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Sidney Crosby. Brian Babineau/NHLI via Getty Images (Brian Babineau/2011 NHLI)
Sidney Crosby. Brian Babineau/NHLI via Getty Images (Brian Babineau/2011 NHLI)

Usual Suspects

TSN tackles violence in sports Add to ...

You couldn't swing a dead cat last winter without hitting a story about concussions in sport. When Sidney Crosby was felled in January by post-concussion syndrome, the impact was viral. Such was the momentum that the NHL general managers went from the status quo ("It's a man's game") last September to an absolute ban on deliberate head shots by this June. In other sports the impact has been similar.

Much of the impetus for change was thanks to superb reporting by media, including this newspaper. Stories on athletes donating their brains to science and deceased stars with brain damage revealed by autopsy made weekly headlines.

TSN is presenting a summary of the issue of dangerous head hits on Sports centre all this week. Correspondent Dave Naylor feels that Crosby being lost for the season was a watershed moment. "It's awful to say, but most sports are partisan. Fans, teams or management only truly care when it's their own players injured. But Crosby changes that. He's the face of the sport. Everyone wants to see him back in the game."

Naylor says fans have an ambivalent relationship with the price athletes pay in their sport. "We live in a society where if you shove someone on the sidewalk you're charged," Naylor told Usual Suspects. "And yet there's something about violence in sport that excites something basic in people. As someone told me recently, fencing was very popular till they made it safe.

"For example, I watched (Winnipeg QB) Buck Pierce get absolutely rocked on Friday night. I was fascinated and repelled at the same time watching Pierce's helmet come off and (Hamilton's) Jamall Johnson running down the field celebrating. I rewound it time and time again."

And while there was anecdotal evidence that parents are concerned about head injuries in kids' sports, "There's still no evidence in the research that people are pulling their kids out because of violence in sports," says Naylor. "Affordability is still the major reason why kids are leaving sports like hockey."

Thanks For Noting: Poor CBC. Invested heavily in Canada's women soccer team only to see it go bagel-three at the World Cup. Now CBC is left with a ticket on the field -- much as it was at last year's men's World Cup. Does any Canadian sports organization make less with more than the suits who run soccer in this country? Losing 1-0 to Nigeria after coming in as sixth seed? Epic.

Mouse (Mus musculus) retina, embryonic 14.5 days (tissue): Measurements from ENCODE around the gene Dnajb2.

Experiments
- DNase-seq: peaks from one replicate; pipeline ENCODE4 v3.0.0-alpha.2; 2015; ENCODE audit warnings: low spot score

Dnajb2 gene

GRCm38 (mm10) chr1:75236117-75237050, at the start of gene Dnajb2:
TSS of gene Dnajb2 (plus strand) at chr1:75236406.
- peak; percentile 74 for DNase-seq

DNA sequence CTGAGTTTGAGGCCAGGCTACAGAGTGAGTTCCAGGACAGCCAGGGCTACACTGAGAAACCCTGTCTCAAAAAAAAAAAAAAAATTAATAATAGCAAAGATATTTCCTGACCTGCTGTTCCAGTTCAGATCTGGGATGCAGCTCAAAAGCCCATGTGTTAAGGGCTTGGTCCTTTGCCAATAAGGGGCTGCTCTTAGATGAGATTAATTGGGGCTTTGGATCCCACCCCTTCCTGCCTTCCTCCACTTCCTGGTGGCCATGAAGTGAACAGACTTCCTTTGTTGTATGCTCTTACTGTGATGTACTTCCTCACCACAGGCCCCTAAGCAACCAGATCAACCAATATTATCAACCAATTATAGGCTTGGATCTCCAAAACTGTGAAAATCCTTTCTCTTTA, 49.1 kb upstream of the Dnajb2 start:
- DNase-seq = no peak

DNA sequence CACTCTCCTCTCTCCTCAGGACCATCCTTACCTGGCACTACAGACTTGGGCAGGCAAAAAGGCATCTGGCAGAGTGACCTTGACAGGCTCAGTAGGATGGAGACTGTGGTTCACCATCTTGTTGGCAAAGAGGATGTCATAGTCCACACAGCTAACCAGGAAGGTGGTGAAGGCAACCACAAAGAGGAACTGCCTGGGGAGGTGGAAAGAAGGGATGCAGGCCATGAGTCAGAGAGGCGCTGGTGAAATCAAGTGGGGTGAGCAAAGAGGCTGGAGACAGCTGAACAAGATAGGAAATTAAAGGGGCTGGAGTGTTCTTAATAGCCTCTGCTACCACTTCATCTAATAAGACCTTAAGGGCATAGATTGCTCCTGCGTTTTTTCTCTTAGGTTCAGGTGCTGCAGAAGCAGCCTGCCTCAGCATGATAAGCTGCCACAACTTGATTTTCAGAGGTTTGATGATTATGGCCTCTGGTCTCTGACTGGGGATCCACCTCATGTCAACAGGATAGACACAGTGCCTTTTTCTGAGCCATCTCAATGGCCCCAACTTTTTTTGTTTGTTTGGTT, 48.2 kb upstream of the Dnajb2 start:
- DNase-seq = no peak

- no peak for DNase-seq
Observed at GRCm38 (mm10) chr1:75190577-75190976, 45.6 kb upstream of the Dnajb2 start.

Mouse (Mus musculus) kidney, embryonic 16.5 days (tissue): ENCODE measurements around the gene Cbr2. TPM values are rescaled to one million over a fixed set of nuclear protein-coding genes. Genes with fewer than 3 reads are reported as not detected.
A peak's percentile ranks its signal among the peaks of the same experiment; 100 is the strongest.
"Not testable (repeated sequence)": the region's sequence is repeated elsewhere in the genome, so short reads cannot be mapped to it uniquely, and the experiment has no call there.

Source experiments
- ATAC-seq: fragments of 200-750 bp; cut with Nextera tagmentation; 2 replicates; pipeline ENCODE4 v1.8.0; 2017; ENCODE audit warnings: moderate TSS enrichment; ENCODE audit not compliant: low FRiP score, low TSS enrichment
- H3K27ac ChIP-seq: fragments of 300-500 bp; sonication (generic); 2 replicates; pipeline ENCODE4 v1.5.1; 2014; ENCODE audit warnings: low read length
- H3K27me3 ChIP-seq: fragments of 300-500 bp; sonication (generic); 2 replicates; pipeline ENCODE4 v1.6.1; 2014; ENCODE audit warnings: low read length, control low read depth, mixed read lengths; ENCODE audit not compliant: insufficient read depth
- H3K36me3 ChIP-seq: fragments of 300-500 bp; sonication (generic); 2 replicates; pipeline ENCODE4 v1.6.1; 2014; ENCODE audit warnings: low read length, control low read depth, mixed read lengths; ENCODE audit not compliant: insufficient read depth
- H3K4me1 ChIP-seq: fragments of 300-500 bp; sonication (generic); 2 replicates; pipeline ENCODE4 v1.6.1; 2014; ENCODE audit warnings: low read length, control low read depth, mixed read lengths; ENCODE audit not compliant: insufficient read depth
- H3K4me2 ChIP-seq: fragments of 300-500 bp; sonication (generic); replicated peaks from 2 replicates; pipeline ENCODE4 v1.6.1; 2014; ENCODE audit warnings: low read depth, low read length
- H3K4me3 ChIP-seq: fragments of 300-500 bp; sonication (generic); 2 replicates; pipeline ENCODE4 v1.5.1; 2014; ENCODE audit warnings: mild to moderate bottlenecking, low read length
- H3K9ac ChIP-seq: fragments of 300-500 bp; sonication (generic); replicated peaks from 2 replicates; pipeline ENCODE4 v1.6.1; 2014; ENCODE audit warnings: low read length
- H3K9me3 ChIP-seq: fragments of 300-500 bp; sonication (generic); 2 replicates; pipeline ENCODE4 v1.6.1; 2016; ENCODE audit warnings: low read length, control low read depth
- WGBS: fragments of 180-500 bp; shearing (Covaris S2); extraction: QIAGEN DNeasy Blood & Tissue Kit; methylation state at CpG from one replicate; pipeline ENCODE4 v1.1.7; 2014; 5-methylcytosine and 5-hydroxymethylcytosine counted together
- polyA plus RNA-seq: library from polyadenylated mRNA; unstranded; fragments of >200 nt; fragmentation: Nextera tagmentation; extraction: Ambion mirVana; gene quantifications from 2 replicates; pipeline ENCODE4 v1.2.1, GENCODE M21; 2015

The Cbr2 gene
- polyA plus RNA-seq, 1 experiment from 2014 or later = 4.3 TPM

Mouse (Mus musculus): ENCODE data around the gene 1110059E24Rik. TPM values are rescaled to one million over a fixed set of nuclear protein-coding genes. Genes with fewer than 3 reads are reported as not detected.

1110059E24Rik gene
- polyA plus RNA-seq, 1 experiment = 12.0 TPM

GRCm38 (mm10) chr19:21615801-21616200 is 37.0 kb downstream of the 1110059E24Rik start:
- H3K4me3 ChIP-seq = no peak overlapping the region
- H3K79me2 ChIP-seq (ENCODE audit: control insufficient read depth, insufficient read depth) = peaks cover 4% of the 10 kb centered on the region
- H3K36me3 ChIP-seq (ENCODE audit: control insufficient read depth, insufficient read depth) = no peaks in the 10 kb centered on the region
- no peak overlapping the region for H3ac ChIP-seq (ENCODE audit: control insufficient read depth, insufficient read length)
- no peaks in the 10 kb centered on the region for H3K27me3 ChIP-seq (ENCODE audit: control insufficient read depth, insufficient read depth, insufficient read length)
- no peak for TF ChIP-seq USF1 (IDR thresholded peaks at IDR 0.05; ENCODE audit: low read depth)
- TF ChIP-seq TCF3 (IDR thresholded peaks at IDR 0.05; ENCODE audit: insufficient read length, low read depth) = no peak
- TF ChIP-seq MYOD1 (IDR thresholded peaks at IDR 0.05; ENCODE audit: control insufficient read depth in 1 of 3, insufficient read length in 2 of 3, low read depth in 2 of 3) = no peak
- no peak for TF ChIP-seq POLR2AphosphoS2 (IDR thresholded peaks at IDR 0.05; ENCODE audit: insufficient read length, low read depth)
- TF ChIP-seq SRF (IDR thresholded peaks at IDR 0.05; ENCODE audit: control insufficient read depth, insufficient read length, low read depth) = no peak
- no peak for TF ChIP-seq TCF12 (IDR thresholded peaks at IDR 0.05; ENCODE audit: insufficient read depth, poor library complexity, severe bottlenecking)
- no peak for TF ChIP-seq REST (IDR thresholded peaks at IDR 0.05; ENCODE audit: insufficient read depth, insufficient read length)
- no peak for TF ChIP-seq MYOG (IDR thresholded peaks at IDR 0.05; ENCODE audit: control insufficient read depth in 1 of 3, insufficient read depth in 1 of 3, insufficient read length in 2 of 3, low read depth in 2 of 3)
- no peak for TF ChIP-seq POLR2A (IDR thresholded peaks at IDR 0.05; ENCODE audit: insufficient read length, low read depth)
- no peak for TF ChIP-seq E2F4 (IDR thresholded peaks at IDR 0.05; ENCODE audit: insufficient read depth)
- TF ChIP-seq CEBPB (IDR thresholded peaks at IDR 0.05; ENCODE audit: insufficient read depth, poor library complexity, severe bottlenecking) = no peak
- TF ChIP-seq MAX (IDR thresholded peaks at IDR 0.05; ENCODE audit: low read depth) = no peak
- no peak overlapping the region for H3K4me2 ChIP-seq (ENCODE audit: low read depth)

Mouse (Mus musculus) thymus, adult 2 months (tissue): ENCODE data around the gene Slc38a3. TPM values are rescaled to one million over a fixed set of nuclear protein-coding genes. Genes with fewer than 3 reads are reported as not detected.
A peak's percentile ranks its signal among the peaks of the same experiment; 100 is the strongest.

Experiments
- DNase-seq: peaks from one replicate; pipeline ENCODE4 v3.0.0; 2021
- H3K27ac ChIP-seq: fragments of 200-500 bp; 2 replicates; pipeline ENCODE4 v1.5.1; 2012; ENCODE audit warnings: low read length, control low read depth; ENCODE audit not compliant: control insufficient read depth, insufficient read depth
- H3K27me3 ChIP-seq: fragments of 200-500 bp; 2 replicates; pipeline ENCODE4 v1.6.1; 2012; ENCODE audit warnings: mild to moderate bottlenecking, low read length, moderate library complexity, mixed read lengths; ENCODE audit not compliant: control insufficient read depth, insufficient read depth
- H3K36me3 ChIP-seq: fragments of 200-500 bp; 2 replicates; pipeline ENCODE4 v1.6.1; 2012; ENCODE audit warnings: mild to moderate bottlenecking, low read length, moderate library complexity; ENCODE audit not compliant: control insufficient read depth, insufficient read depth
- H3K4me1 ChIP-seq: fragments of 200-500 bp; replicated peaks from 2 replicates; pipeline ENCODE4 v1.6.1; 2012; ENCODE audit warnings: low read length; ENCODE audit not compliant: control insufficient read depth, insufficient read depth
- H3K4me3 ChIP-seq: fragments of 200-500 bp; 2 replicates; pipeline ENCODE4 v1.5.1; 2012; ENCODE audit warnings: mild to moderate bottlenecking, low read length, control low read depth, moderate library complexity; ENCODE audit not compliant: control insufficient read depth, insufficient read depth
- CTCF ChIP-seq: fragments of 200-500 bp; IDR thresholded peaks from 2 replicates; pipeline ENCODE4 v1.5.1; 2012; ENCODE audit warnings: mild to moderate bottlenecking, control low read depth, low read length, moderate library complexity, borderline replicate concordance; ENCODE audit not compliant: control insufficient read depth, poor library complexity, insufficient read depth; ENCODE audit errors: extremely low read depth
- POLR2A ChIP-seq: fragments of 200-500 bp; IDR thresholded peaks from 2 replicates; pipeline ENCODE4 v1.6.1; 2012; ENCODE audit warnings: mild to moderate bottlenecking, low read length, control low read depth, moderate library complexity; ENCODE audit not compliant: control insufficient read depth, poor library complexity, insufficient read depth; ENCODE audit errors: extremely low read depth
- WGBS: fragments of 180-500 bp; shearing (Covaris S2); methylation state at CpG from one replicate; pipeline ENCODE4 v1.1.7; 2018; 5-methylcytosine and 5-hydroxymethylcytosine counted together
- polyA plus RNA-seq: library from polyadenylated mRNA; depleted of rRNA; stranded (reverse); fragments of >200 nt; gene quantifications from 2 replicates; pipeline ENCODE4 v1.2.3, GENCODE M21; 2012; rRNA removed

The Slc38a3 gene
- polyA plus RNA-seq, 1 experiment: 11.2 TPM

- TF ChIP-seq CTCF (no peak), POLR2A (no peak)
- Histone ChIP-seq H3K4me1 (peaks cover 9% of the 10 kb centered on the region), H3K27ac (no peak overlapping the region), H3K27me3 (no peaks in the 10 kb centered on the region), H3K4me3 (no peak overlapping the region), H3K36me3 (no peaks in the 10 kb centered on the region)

Dropped Flies: Roy Halladay's return to Toronto in the uniform of the Phillies was memorable. TV viewers were no doubt curious how the brilliant pitcher would be honoured by the Rogers Centre crowd as he exited the mound on Saturday. So why did Rogers Sportsnet choose that precise moment to go back to the studio with Jamie Campbell and Gregg Zaun?

While we're at it, the Sportsnet crew went swingandamiss on the ninth-inning play at the plate Tuesday night. Red Sox catcher Jason Varitek blocked the plate on Edwin Encarnacion but missed the tag. Replays clearly show the Blue Jays runner safe, tying the score. You can maybe understand Buck Martinez and Pat Tabler missing the call in the heat of the moment. But former catcher Zaun, who had acres of time to look at the tape, failed to change his story of Varitek's play after putting it up there with "touch 'em all, Joe" Carter's home run. Hello video replay in baseball!

Norm, We Hardly Knew Ye: What with NHL playoffs and such it was easy to miss the launch and then rapid cancellation of Sports Show with Norm MacDonald by Comedy Channel. The former SNL comedian is an acquired taste (Norm to Manny Pacquiao before his fight with Shane Mosley: "I worry about this guy. He's blacker than you."). The show itself was intermittently funny. He did a nice bit where he imitated Blake Griffin. But not funny enough, apparently. Poof, gone. (Along with a column for a slow summer day).

Onion SportsDome, which had been on marginally longer, was also jarred by Comedy Central (along with yet another column for a slow summer day). It, too, had its moments, such as when it did a piece about NHL commissioner Gary Bettman staging a kidnapping to create PR for the league. You had to be there.

So is sports comedy-resistant? Perhaps. The goofiness that passes for normal in sports sometimes defies satirization. See: Don Cherry. But it's our fervent hope that, with right host-- a Rick Mercer of jockdom-- we may see someone succeed where poor old Norm failed.

For instance, did TSN actually do a feature on Toronto prospect Jake Gardiner at Maple Leafs prospects camp in which they used this quote: "He's a little bit of Duncan Keith, he's a little bit of Scott Niedermayer"? What's the matter, Leafs? Was Gordie Howe not good enough for Jake? It's July, folks. And it's the Leafs.

New Balls: Why we love NBC's John McEnroe. We've always wondered why a relief pitcher gets to drag out the game by warming up on the mound, McEnroe tells USA Today columnist Michael Hiestand he feels the same way about warm-ups in tennis. "Some people might knock it having no warm-ups,' says McEnroe. "But there's more at stake in boxing - people's lives are on the line - and you don't see them jabbing each other a little bit before the fight." While he was hot, Mac also cast his net further. "We don't change enough. Davis Cup, at least its scheduling, is a complete and utter joke. We haven't been proactive enough for casual fans."

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